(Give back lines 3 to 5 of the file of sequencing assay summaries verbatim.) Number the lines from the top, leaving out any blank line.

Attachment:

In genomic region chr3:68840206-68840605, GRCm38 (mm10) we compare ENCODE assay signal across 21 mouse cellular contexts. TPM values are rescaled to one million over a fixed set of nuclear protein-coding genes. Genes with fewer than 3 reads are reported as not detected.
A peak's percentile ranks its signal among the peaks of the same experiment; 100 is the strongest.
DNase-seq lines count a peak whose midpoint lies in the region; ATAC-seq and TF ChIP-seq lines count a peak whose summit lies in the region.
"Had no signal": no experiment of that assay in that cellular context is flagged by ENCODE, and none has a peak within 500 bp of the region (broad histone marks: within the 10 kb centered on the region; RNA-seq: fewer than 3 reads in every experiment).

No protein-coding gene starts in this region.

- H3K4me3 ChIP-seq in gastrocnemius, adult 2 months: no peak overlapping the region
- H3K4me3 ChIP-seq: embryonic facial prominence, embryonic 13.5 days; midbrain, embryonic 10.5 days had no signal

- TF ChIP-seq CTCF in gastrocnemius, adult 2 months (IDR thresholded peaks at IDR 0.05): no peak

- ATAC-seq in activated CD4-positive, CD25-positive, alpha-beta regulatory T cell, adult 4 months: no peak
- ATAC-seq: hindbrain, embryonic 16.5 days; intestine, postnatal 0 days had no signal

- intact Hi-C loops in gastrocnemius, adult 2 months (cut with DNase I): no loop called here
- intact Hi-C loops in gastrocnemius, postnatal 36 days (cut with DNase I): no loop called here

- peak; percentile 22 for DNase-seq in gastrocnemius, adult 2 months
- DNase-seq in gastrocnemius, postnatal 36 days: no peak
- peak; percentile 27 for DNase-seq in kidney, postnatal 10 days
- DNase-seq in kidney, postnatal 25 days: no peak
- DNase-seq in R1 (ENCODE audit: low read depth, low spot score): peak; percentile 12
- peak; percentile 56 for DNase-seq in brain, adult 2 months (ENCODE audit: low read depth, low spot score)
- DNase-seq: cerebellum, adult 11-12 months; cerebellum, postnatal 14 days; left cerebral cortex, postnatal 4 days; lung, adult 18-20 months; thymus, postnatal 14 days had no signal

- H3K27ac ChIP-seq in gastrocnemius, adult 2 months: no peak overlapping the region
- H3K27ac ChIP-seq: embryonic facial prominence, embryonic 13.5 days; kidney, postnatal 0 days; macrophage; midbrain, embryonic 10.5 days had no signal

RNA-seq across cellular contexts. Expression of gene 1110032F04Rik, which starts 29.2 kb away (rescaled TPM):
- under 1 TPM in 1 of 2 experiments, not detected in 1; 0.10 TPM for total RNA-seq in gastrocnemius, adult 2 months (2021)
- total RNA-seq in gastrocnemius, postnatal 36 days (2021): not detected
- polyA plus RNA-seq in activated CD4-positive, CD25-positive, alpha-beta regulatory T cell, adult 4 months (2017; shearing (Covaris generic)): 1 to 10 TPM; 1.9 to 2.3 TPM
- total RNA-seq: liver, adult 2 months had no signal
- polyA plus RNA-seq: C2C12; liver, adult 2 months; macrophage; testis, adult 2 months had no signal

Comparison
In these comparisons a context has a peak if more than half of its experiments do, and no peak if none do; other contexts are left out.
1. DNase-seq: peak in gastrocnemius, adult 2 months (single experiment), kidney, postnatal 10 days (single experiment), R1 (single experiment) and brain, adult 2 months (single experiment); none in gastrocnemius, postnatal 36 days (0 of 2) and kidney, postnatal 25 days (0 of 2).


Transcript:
DNase-seq lines count a peak whose midpoint lies in the region; ATAC-seq and TF ChIP-seq lines count a peak whose summit lies in the region.
"Had no signal": no experiment of that assay in that cellular context is flagged by ENCODE, and none has a peak within 500 bp of the region (broad histone marks: within the 10 kb centered on the region; RNA-seq: fewer than 3 reads in every experiment).

No protein-coding gene starts in this region.